Ireland, along with 52 other countries, is currently a member of the UN’s Human Rights Commission.
The Commission recently elected Libya as its chairman, but not before the United States put up a fight.
The chairmanship has traditionally been awarded by acclamation but the U.S. demanded a vote on the grounds that Libya’s human rights record made the North African nation an inappropriate choice.
The vote went ahead last week. Only three nations voted against Libya. They were the U.S., Canada and Guatemala, a country with its own dubious human rights record in recent years.
Ireland voted too, but would not say which way.
This was because the vote was by secret ballot.
A spokesman at the Permanent Irish Mission to the United Nations in New York was apologetic but said that it was not possible to state the nature of the Irish vote because of the required secrecy.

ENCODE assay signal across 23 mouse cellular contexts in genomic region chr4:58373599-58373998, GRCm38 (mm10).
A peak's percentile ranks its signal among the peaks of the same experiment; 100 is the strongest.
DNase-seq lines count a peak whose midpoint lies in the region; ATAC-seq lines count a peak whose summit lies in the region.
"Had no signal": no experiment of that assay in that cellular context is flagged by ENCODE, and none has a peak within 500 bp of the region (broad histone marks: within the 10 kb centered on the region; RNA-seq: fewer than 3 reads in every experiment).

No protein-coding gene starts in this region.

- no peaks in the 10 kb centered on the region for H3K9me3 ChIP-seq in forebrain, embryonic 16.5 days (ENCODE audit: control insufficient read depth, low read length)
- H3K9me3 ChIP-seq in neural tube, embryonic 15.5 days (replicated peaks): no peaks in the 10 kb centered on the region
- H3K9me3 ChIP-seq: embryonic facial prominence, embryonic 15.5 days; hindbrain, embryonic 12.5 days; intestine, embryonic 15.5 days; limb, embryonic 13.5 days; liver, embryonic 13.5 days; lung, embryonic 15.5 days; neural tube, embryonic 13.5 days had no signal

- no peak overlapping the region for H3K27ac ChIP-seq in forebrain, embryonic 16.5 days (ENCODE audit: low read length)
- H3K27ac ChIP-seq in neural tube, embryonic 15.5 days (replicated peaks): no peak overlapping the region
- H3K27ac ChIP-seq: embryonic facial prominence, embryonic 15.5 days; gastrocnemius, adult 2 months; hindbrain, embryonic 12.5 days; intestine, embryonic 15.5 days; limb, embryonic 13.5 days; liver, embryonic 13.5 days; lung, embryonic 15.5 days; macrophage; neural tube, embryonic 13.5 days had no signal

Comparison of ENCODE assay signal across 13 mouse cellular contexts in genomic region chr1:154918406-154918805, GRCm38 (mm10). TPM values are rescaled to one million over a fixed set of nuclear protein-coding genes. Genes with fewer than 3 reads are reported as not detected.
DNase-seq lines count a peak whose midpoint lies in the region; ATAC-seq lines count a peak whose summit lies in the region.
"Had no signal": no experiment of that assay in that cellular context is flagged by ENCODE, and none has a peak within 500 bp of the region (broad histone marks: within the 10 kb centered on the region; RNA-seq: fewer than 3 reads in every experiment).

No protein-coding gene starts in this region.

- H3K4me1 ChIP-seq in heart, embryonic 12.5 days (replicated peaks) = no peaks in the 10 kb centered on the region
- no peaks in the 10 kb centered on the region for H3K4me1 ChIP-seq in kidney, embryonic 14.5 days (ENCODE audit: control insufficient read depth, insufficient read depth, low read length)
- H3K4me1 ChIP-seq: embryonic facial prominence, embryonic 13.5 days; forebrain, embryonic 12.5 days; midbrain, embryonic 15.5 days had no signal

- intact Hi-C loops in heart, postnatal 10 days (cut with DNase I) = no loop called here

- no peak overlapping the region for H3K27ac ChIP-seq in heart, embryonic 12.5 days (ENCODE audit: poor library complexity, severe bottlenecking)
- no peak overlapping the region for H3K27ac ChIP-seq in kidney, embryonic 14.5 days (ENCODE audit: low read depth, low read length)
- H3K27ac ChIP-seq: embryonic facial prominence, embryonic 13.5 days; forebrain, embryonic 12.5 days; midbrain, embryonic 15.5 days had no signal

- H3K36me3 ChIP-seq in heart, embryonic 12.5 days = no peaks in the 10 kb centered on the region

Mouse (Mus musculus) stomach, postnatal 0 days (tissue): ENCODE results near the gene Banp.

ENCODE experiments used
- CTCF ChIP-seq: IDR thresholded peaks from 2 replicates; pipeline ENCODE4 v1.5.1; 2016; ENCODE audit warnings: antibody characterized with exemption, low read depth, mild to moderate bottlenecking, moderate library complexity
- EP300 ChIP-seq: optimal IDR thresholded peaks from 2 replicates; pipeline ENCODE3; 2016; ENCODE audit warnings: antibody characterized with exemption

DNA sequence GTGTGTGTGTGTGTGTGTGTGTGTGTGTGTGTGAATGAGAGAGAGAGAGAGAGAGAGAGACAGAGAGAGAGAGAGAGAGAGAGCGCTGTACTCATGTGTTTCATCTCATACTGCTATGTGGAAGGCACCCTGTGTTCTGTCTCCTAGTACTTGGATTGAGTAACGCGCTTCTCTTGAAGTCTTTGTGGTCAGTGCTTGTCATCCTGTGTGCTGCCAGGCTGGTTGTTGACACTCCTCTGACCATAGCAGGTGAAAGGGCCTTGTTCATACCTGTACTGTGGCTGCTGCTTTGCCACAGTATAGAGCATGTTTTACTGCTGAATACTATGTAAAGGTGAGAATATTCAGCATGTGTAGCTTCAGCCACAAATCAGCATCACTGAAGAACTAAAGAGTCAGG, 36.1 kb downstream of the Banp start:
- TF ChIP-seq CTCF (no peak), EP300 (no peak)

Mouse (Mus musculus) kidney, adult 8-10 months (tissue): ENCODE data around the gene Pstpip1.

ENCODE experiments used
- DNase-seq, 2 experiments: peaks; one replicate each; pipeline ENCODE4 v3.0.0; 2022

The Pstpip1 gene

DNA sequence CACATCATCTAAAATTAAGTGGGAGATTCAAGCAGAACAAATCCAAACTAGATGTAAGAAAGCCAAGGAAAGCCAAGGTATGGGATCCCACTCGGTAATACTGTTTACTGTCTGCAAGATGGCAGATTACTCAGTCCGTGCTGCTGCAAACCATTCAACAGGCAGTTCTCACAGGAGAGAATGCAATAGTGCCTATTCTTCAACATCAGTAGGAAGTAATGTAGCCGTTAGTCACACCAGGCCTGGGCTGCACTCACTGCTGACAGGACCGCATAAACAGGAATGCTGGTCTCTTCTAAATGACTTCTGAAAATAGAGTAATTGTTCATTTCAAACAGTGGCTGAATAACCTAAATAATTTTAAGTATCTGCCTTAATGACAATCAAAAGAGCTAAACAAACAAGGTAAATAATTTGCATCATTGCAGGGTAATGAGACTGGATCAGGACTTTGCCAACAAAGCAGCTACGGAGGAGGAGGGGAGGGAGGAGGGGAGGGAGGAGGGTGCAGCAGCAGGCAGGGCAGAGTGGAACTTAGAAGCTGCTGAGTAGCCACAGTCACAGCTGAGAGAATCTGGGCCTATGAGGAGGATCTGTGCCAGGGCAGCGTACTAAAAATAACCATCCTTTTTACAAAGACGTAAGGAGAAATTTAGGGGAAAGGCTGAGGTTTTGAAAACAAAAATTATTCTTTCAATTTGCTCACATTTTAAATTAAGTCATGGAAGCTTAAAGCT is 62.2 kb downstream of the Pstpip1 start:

So which way did the Irish vote go? Was it among the 33 nations that voted for Libyan chairmanship or the 17 who abstained.
The answer was to be found in the context of Europe.
As a member of the European Union, Ireland often coordinates its voting at the UN with its fellow EU states.
The Human Rights Commission currently has seven EU member states, Ireland included of course, on its roster.
So when the New York Times reported that the European seven had plumped for abstention, it was enough to tear away the veil of secrecy. Ireland had abstained in one of the more contentious recent issues to rattle the UN outside of the matter of war or no war against Iraq.